A Willow At Radlett, A Spaniel At Hove : My August In Cricket Part One

Middlesex 2nd XI v Hampshire 2nd XI, Radlett, 5th August 2014

Sussex 2nd XI v Gloucs 2nd XI, Hove, 12th August 2014

Radlett Aug 2014

August.  From one point of view, when the season reaches its climax (or a series of climaxes).  We’ve had the climax of the Test series, the knock-out stages of the T20 climaxing at Edgbaston and, for lovers of the traditional one-day form of the game, the Royal London 50 over competition, which is, as I write, building to its climax at Lord’s in September.  As the County Championship has been pretty much in suspension since July, my August has, since my moment of revelation on the Rec, been a bit of an anti-climax, though not without its own subtle jouissances.

I’ve mostly been watching 2nd XI cricket, which is a funny old beast.  Leicestershire take it seriously and usually field a side which is barely distinguishable from their 1st XI.  As a result, we have already won the T20 Cup and are in the Finals of the 50 over and 3-day competitions.  Other counties mostly use it to give players who are out of nick or who aren’t used in one-day cricket a chance to get back into and keep in form, or to have a look at triallists and Academy players.  You might occasionally spot an interesting new talent (such as Sam Hain the other week) or you might, as I did in these two matches, see some competent professionals such as Sean Terry, Joe Gatting and young Tavare (all second generation cricketers) making some untroubled runs against some occasionally ropy bowling.

I don’t think it adds to the would-be 1st teamers’ enjoyment that many of these games are played at club grounds (though it’s a part of the enjoyment for me).  It must seem a bit infra dig for them to have to go back to searching for lost balls in the hedge (as here at Radlett), when you are more used to the satisfying bonk of ball on boundary board at the County Ground.

Lost ball

Lost ball 2

Radlett (as regular readers will know) is a ground that is of particular significance to me ; I pass it every day on the train in and out of work.  When it vanishes into the gloom at the end of October I know Winter is here and when it first reappears in the early morning mists at the end of February my thoughts begin to turn to the hope of a new Season.  In truth it is a pleasant enough ground, in the Home Counties style, though what I’m not aware of when I speed past on the train, is, of course, the noise from the trains speeding past and, less obviously, that it is underneath what I take to be a flight path from Luton Airport to London for light aircraft and helicopters.  At times there were so many of them overhead it was like watching cricket in a scene from Apocalypse Now.

From my train window Radlett is at its best in Autumn (a willow at mid-wicket provides some wonderful effects when losing its colour)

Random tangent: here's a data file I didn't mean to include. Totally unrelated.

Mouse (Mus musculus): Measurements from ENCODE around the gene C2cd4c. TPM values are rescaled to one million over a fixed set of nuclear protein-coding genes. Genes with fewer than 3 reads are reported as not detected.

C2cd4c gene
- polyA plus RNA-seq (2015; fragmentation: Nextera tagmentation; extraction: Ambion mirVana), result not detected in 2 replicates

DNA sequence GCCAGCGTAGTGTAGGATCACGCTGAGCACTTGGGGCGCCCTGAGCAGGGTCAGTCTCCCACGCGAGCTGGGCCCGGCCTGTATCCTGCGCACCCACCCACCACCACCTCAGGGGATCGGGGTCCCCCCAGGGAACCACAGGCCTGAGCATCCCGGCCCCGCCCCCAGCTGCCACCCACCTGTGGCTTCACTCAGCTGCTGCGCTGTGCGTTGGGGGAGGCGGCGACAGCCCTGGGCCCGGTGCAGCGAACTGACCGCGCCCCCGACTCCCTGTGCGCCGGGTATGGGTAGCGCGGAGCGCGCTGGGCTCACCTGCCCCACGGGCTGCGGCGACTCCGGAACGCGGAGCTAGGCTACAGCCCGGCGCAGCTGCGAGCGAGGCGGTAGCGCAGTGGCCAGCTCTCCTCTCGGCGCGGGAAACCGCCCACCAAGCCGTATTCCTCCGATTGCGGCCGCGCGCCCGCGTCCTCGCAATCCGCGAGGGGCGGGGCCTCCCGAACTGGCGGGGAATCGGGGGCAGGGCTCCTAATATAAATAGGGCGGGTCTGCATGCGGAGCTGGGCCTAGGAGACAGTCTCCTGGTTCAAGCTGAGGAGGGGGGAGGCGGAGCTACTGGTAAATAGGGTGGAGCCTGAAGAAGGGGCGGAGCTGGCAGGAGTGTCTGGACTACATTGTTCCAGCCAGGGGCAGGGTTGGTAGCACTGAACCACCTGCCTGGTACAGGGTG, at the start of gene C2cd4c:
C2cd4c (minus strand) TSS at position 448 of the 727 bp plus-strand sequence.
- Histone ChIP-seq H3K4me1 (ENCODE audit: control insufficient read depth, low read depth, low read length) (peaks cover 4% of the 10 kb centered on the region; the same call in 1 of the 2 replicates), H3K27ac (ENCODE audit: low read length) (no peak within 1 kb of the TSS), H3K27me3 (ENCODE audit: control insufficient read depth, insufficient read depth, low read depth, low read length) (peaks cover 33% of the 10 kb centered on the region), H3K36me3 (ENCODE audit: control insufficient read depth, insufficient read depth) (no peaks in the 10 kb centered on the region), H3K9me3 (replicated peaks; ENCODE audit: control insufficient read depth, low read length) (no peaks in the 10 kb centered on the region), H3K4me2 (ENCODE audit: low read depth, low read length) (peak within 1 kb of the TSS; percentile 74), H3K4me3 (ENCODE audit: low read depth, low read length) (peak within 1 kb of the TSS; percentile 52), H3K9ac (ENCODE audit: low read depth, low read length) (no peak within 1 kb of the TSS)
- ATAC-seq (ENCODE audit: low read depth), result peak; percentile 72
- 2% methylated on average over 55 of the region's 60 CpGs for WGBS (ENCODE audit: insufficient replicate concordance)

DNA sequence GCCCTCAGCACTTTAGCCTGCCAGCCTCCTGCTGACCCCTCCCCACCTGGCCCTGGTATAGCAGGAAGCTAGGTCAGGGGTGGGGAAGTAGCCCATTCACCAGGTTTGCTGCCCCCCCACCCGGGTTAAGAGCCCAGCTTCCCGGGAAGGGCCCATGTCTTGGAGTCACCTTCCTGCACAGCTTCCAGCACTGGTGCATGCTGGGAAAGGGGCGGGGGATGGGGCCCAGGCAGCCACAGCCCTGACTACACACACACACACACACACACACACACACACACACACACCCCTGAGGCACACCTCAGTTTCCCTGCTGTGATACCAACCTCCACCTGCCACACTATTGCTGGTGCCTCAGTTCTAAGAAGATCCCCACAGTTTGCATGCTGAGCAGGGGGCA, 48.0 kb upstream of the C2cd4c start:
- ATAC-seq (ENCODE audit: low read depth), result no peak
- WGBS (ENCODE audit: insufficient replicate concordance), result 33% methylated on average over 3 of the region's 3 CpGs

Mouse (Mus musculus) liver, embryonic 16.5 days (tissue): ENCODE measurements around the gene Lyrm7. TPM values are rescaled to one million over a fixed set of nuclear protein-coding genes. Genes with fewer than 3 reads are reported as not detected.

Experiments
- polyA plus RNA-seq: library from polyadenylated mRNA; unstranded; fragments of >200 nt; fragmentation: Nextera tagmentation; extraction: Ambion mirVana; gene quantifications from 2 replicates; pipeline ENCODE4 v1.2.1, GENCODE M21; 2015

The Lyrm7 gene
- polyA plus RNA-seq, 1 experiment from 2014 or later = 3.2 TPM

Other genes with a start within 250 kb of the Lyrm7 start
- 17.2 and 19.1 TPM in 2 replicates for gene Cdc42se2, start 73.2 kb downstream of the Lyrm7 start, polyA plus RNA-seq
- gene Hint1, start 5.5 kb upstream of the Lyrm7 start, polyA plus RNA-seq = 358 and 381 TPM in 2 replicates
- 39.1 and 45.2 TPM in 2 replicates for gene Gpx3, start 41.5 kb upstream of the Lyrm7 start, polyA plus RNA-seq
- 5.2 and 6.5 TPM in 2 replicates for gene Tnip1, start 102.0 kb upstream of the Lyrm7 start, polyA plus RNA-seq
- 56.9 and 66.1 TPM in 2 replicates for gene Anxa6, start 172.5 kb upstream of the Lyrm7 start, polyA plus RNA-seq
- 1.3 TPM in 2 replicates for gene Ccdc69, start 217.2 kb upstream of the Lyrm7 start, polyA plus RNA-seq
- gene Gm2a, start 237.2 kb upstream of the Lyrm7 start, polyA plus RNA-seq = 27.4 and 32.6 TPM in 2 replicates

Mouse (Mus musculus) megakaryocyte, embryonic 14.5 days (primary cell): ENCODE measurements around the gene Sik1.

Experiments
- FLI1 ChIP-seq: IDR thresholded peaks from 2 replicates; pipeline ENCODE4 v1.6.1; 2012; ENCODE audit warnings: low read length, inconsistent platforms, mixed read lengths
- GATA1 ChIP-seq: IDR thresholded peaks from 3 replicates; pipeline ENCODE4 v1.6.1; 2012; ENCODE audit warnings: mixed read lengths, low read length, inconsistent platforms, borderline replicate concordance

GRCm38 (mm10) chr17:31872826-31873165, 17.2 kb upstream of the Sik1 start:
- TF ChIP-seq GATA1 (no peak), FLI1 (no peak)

Radlett August 2014

and the first signs were there that it is gearing itself for a spectacular display this year.

Autumn leaves at Radlett

Which will be some consolation, as I’m plunged into darkness once again.

A ground, by contrast, I’d expect to be at its best in August is Hove (or to give it its official title TheBrightonandHoveJob.com County Ground).  Good old Sussex-by-the-sea, a cavalcade of raffish manifestations of the amateur spirit – Fry, Ranji, Gilligan, Dexter, Snow, Imran – all of that and all of them.  And, to give it its due, that spirit is still sensibly lingering somewhere around the ground, but buried pretty deep beneath the spirit of commerce.

As Google will tell you, the ground isn’t so much a cricket ground as a multi-use complex, so complex that it requires a forest of signage to direct you if you’ve come there to want to watch a game of cricket, as opposed to patronising the Italian restaurant or visiting one of the retail outlets or small business units it also houses.

 

 

Hove

Of the main buildings, the neo-Edwardian glamour of the Spen Cama Pavilion (Cama was a mysterious snuff-sniffing Anglo-Indian barrister and property speculator who left the club a huge legacy) is still strong enough to shine through all the advertising hoardings

Spen Cama Hove

the moderne players’ pavilion just about makes it through too (“Never hurt – never fall out” is not, incidentally, some kind of team-building advice, but the slogan of the club’s “official earphone suppliers”)

Hove pavilion

but the charm of the poor old scoreboard and clocktower has sunk completely beneath the gaudy pixels

 

Hove scoreboard

and even C.B. Fry now comes sponsored by Parafix Tapes and Conversions Ltd.

C.B. Fry

In fact, so packed is every nook and cranny of the ground with money-making wheezes that it wouldn’t be too surprising (and quite in keeping with the traditions of the resort) to find they’d set up some sort of bijou brothel round the back of the scoreboard.